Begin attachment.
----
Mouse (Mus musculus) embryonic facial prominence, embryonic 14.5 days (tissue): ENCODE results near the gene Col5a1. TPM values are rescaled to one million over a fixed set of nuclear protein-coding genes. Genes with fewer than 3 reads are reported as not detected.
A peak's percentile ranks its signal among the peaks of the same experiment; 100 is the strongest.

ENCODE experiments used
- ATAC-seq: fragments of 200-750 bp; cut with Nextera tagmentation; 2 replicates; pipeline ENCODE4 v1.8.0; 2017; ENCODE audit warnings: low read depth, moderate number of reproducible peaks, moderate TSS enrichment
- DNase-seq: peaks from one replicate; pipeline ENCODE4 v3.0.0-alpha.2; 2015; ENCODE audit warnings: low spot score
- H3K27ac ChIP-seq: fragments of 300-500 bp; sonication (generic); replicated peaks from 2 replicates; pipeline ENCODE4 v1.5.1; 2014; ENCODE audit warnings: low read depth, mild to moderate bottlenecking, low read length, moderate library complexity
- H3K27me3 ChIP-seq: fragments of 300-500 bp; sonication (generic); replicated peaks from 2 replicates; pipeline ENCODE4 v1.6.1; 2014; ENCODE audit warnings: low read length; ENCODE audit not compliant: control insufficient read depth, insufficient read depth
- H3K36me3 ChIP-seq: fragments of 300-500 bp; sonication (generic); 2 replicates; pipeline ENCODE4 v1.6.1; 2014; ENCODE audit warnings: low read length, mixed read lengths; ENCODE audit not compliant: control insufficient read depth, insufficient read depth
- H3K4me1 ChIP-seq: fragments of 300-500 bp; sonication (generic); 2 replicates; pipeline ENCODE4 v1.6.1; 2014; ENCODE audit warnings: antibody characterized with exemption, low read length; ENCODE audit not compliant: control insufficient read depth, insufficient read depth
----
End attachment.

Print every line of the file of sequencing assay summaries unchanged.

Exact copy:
Mouse (Mus musculus) embryonic facial prominence, embryonic 14.5 days (tissue): ENCODE results near the gene Col5a1. TPM values are rescaled to one million over a fixed set of nuclear protein-coding genes. Genes with fewer than 3 reads are reported as not detected.
A peak's percentile ranks its signal among the peaks of the same experiment; 100 is the strongest.

ENCODE experiments used
- ATAC-seq: fragments of 200-750 bp; cut with Nextera tagmentation; 2 replicates; pipeline ENCODE4 v1.8.0; 2017; ENCODE audit warnings: low read depth, moderate number of reproducible peaks, moderate TSS enrichment
- DNase-seq: peaks from one replicate; pipeline ENCODE4 v3.0.0-alpha.2; 2015; ENCODE audit warnings: low spot score
- H3K27ac ChIP-seq: fragments of 300-500 bp; sonication (generic); replicated peaks from 2 replicates; pipeline ENCODE4 v1.5.1; 2014; ENCODE audit warnings: low read depth, mild to moderate bottlenecking, low read length, moderate library complexity
- H3K27me3 ChIP-seq: fragments of 300-500 bp; sonication (generic); replicated peaks from 2 replicates; pipeline ENCODE4 v1.6.1; 2014; ENCODE audit warnings: low read length; ENCODE audit not compliant: control insufficient read depth, insufficient read depth
- H3K36me3 ChIP-seq: fragments of 300-500 bp; sonication (generic); 2 replicates; pipeline ENCODE4 v1.6.1; 2014; ENCODE audit warnings: low read length, mixed read lengths; ENCODE audit not compliant: control insufficient read depth, insufficient read depth
- H3K4me1 ChIP-seq: fragments of 300-500 bp; sonication (generic); 2 replicates; pipeline ENCODE4 v1.6.1; 2014; ENCODE audit warnings: antibody characterized with exemption, low read length; ENCODE audit not compliant: control insufficient read depth, insufficient read depth